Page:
Sunday Seven - 7 Tidbits on Breast Cancer

My sweet friend, and breast cancer survivor, Lyn at the So. AZ Race for the Cure...She always has amazing get ups for the walk and to raise awareness

My sweet friend, and breast cancer survivor, Lyn at the So. AZ Race for the Cure...She always has amazing get ups for the walk and to raise awareness

As I mentioned in my Sunday Seven last week – I am passionate about breast cancer awareness. I’ve been through biopsy after biopsy running from this stupid disease. PTL nothing has ever been catastrophic in my world…and that I like the staff at my local women’s imaging center! October is Breast Cancer Awareness Month and in honor of my friends who have battled and are battling this disease, this Sunday Seven is devoted to helping bring knowledge, and to…SAVE THE TATAS!

1.) One in eight women will be diagnosed with breast cancer. (Resource: Susan G. Komen Foundation)

2.) 50 to 75% of breast cancers begin in the milk ducts. 10 to 15% begin in the lobules. A few begin in other breast tissues. (Resource: Susan G. Komen Foundation)

Lyn and Me at the 2010 So. AZ Race for the Cure (I even had a cute pink sling for my seriously damaged shoulder that year!).

Lyn and Me at the 2010 So. AZ Race for the Cure (I even had a cute pink sling for my seriously damaged shoulder that year!).

3.) Breast cancer is the most commonly diagnosed cancer in women. Breast cancer is the second leading cause of death among women. Each year it is estimated that over 220,000 women in the United States will be diagnosed with breast cancer and more than 40,000 will die. (Resource: National Breast Cancer Foundation, Inc.)

4.) When breast cancer is detected early (localized stage), the 5-year survival rate is 98%. Create a plan for early detection and take an active role in your health.  Visit Early Detection Plan and download he app to assist you in self-examinations and scheduling your mammograms. You are NEVER too young to start understanding your own body. (Resource: National Breast Cancer Foundation, Inc. and Early Detection Plan)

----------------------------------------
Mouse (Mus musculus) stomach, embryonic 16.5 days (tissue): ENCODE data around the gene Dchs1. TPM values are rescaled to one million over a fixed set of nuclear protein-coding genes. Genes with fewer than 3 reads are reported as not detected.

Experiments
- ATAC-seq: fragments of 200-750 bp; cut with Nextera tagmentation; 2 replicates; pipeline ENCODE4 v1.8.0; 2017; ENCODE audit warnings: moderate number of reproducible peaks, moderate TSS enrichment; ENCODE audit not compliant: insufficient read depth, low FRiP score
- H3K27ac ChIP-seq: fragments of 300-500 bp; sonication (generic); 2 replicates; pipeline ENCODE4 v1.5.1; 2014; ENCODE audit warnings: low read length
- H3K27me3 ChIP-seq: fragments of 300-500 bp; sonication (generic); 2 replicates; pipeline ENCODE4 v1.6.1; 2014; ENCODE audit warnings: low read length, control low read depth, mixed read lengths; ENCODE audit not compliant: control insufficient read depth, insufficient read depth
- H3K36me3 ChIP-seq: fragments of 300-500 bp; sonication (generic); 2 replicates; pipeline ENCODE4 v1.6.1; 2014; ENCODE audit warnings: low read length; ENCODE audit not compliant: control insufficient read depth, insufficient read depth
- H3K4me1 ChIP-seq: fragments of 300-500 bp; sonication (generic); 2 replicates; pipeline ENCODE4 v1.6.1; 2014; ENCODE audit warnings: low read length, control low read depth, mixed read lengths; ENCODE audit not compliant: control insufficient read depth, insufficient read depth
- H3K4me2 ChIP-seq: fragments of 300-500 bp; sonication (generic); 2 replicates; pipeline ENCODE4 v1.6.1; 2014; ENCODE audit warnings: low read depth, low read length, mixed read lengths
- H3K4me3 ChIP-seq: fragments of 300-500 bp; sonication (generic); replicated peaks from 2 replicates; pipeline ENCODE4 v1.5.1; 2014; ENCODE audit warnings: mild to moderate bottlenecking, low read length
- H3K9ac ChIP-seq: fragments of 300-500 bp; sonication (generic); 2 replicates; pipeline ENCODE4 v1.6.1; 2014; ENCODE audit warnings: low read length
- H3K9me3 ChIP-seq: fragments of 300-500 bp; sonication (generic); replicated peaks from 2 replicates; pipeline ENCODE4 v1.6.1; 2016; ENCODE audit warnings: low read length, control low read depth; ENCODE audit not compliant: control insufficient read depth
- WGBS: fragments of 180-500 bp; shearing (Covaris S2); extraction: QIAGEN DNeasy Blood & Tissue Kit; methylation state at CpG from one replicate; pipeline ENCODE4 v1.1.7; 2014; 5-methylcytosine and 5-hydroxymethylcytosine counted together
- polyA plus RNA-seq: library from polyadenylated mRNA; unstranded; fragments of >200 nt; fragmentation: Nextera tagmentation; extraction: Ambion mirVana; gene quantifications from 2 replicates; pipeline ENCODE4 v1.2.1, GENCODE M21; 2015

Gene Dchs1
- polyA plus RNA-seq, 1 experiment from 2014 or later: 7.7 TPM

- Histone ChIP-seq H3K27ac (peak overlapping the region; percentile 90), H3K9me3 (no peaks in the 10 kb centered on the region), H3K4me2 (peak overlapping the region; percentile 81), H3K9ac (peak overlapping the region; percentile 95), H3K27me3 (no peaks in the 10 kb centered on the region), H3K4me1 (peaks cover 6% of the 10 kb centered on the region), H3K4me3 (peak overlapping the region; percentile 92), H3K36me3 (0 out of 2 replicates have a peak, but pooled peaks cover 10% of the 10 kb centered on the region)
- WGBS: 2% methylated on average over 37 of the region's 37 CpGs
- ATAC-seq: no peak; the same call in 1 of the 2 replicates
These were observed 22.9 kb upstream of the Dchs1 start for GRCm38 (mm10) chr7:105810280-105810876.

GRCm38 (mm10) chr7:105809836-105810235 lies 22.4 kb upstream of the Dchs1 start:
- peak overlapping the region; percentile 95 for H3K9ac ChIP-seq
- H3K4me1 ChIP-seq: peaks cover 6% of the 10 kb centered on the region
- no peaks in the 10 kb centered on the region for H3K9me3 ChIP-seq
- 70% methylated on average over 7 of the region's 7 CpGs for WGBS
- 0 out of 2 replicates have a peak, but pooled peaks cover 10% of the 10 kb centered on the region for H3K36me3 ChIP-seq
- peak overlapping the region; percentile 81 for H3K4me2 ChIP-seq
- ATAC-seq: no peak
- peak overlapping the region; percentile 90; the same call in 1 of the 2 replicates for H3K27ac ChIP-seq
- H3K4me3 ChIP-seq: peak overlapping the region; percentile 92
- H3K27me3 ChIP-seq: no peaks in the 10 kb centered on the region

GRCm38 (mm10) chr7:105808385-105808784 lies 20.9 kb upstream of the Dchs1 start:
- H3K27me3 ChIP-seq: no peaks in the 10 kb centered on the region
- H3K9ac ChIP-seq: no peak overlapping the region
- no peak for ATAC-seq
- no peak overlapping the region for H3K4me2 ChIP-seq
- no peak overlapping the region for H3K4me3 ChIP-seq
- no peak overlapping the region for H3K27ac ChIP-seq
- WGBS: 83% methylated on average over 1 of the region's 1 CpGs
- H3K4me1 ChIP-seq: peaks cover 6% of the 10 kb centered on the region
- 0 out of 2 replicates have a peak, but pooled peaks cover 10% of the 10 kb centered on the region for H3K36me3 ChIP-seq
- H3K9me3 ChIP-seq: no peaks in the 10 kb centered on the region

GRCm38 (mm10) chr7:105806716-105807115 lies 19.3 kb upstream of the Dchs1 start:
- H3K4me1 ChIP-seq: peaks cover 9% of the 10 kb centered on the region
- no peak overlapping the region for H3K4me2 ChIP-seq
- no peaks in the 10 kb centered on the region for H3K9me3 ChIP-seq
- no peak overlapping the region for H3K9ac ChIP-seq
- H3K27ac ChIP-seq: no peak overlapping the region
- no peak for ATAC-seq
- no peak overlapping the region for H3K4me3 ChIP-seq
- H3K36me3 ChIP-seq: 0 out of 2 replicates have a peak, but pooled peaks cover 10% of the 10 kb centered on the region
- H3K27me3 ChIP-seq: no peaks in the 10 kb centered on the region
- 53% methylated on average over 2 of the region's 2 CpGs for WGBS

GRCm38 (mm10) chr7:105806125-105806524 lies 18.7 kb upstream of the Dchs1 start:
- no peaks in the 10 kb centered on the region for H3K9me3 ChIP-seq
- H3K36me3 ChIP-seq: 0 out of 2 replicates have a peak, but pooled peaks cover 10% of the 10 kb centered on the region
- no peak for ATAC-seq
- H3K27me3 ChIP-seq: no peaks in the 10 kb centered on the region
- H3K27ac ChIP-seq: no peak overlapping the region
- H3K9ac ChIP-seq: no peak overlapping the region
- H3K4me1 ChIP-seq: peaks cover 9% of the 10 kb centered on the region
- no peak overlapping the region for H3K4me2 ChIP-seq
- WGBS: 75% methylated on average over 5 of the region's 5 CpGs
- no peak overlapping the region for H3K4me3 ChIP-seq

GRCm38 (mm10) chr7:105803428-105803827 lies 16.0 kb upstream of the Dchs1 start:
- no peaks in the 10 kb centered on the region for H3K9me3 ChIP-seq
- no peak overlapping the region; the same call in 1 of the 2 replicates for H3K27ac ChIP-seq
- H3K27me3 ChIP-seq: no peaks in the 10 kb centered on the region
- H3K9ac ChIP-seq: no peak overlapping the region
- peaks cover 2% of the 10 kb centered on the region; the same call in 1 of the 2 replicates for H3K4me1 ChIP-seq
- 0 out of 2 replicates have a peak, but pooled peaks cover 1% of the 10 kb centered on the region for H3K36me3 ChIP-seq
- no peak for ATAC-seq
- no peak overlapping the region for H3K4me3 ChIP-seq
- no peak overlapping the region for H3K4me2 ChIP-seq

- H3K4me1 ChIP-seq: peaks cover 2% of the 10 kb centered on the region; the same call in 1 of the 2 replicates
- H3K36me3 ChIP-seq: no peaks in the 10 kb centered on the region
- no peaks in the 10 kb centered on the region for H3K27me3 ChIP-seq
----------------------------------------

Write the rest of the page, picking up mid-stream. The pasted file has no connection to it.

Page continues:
5.) Breast cancer deaths have been declining since 1990 thanks to early detection, better screening, increased awareness, and new treatment options. In the U.S. today, there are more than 2.9 million breast cancer survivors — the largest group of all cancer survivors. (Resource: DoSomething.Org)

6.) It has been estimated that if every woman over the age of 50 had her yearly mammogram, breast cancer deaths in this age group would drop by 25% or more. (Resource: American Cancer Society: Breast Cancer Facts and Figures 2009-2010).

My wonderful friend, Josie, and me in the Vegas 2009 Race for the Cure.

My wonderful friend, Josie, and me in the Vegas 2009 Race for the Cure.

7.) Having just left a job closely associate with the clinical trial side of pharmaceutical companies, I can tell you that there are amazing strides being made in the search for a cure of this disease. Many drugs are working to make treatment times shorter, survival rates longer, and overall breast health better.

I want to end this post by reminding everyone out there…guys and gals…get to know your boobies! Know what they feel like, hat is normal and what isn’t. If you are married or with a partner…share! So many times you hear stories that a lump was found not by the patient, but by their spouse or partner.

In short…SAVE THE TATAS!!!